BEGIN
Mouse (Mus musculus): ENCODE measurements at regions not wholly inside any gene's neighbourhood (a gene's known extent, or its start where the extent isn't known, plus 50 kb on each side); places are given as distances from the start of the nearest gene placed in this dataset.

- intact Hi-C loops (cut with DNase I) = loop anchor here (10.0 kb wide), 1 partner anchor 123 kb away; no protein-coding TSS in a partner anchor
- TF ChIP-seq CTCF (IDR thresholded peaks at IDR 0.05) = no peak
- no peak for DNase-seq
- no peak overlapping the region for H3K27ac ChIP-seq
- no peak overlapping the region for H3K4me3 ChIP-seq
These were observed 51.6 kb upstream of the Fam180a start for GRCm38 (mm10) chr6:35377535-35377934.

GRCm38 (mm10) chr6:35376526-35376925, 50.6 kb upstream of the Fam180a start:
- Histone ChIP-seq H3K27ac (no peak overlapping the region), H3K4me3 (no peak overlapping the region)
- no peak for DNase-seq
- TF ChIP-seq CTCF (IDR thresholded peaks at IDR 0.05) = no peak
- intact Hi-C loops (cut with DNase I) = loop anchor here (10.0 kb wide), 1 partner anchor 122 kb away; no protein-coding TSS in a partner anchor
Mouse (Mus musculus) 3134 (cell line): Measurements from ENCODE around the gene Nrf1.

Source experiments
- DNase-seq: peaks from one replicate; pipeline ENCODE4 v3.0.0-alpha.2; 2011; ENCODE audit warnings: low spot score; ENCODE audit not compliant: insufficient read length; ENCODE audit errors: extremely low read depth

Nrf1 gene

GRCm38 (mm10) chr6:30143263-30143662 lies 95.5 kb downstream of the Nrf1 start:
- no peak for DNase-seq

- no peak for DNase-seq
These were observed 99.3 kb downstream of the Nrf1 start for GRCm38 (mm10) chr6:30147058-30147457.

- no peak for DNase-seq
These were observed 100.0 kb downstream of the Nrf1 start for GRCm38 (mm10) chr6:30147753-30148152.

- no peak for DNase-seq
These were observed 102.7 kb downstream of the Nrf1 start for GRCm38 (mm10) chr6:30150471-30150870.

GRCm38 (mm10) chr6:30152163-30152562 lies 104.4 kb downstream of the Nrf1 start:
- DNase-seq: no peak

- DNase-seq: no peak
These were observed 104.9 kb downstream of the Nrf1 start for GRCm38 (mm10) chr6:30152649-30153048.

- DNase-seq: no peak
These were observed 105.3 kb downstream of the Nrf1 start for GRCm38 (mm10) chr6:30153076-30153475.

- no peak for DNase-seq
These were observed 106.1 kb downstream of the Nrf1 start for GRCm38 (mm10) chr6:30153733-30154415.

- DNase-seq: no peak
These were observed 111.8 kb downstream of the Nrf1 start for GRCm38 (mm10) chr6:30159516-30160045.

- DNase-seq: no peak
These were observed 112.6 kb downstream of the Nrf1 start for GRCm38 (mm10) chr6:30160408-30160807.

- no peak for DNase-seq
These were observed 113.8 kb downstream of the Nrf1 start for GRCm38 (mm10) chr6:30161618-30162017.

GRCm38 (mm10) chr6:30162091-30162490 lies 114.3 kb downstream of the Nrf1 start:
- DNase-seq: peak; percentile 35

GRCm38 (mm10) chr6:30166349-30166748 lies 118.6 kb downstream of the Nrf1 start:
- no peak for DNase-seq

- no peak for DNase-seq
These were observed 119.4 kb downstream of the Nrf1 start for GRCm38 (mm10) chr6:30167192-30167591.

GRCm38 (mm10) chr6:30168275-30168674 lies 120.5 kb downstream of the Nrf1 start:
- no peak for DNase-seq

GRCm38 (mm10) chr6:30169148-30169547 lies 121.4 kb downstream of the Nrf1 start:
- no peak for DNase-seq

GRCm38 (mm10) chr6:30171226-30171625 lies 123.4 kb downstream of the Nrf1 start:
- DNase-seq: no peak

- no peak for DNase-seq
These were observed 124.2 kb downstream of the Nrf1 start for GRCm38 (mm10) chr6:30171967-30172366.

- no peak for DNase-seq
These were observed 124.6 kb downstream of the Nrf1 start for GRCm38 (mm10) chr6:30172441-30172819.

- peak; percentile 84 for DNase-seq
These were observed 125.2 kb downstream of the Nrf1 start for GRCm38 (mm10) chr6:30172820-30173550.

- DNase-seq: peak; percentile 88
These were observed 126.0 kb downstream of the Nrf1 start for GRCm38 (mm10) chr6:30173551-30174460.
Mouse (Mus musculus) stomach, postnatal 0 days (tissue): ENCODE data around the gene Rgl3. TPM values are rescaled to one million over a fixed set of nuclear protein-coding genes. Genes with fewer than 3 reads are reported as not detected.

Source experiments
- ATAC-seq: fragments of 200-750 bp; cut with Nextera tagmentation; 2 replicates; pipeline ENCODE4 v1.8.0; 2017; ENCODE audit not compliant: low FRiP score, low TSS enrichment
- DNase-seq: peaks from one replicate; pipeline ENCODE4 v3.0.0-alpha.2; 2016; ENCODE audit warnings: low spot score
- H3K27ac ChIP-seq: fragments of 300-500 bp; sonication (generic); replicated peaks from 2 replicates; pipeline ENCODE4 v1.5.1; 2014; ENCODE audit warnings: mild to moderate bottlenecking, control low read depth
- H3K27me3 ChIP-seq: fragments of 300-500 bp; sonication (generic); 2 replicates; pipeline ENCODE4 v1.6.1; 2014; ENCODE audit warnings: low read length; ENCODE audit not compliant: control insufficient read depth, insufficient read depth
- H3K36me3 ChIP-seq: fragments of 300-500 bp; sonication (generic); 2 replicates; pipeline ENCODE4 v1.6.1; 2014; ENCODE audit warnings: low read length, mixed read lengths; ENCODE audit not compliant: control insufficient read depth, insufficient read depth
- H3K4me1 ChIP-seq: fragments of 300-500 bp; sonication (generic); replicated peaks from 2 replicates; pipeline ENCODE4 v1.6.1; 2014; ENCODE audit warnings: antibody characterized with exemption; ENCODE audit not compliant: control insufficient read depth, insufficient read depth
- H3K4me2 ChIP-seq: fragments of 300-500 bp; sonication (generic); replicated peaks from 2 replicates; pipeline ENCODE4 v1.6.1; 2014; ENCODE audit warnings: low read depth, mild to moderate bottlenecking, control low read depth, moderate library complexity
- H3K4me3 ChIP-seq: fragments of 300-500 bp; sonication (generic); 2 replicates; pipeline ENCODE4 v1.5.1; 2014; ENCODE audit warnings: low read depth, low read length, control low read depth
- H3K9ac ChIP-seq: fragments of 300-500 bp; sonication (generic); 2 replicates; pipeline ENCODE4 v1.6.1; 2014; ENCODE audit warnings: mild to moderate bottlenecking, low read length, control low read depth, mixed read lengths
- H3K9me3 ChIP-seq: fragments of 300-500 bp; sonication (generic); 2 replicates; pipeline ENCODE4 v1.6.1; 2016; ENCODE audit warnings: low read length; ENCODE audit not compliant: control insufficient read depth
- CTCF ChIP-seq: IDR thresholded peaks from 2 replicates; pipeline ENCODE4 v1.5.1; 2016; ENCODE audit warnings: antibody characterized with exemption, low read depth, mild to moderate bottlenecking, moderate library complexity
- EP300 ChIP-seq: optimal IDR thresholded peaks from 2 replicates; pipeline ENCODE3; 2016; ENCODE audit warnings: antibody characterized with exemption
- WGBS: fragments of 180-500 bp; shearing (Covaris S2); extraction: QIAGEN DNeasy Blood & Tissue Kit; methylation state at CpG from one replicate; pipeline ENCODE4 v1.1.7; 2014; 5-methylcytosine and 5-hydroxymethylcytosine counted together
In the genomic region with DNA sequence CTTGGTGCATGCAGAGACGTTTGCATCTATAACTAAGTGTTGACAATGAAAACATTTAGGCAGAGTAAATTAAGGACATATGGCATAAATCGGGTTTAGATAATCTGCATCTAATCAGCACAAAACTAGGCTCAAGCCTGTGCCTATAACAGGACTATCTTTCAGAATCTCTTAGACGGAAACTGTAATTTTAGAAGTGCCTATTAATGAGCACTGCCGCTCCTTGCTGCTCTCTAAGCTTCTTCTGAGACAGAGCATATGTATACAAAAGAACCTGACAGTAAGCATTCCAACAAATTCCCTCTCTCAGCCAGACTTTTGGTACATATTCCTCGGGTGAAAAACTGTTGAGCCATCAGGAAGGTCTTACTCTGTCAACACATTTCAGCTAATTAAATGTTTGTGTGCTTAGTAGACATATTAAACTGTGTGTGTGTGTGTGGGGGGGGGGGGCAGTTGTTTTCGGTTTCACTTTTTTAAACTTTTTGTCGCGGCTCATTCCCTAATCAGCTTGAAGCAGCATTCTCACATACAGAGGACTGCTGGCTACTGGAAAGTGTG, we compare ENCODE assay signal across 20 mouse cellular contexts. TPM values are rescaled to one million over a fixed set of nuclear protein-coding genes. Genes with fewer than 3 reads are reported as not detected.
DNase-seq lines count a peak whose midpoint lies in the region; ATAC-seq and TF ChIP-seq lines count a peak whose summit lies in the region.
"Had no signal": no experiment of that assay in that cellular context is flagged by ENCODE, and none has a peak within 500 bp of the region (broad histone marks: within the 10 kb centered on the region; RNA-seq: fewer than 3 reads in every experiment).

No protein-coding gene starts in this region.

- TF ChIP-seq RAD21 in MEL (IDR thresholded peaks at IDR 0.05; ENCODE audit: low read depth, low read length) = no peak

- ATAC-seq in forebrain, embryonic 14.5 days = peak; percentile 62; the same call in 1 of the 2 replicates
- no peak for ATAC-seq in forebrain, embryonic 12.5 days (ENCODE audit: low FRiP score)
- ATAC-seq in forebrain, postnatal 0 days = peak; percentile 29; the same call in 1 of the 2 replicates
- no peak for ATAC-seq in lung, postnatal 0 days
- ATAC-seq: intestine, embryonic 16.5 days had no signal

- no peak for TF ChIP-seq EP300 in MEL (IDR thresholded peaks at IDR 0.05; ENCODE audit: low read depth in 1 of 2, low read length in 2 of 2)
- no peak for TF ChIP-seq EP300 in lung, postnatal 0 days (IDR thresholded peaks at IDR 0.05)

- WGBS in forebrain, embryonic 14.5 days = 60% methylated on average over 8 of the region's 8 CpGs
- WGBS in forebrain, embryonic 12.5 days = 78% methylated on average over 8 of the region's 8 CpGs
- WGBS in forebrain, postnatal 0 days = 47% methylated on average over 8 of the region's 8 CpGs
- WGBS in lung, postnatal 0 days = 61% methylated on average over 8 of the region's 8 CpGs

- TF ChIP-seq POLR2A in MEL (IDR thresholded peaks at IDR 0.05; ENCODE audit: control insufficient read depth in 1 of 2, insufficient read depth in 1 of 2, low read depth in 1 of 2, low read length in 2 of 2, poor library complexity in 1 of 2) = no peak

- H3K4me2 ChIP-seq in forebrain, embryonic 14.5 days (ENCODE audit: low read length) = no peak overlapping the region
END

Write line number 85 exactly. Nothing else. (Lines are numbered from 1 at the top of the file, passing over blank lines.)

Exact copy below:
- no peak for TF ChIP-seq EP300 in lung, postnatal 0 days (IDR thresholded peaks at IDR 0.05)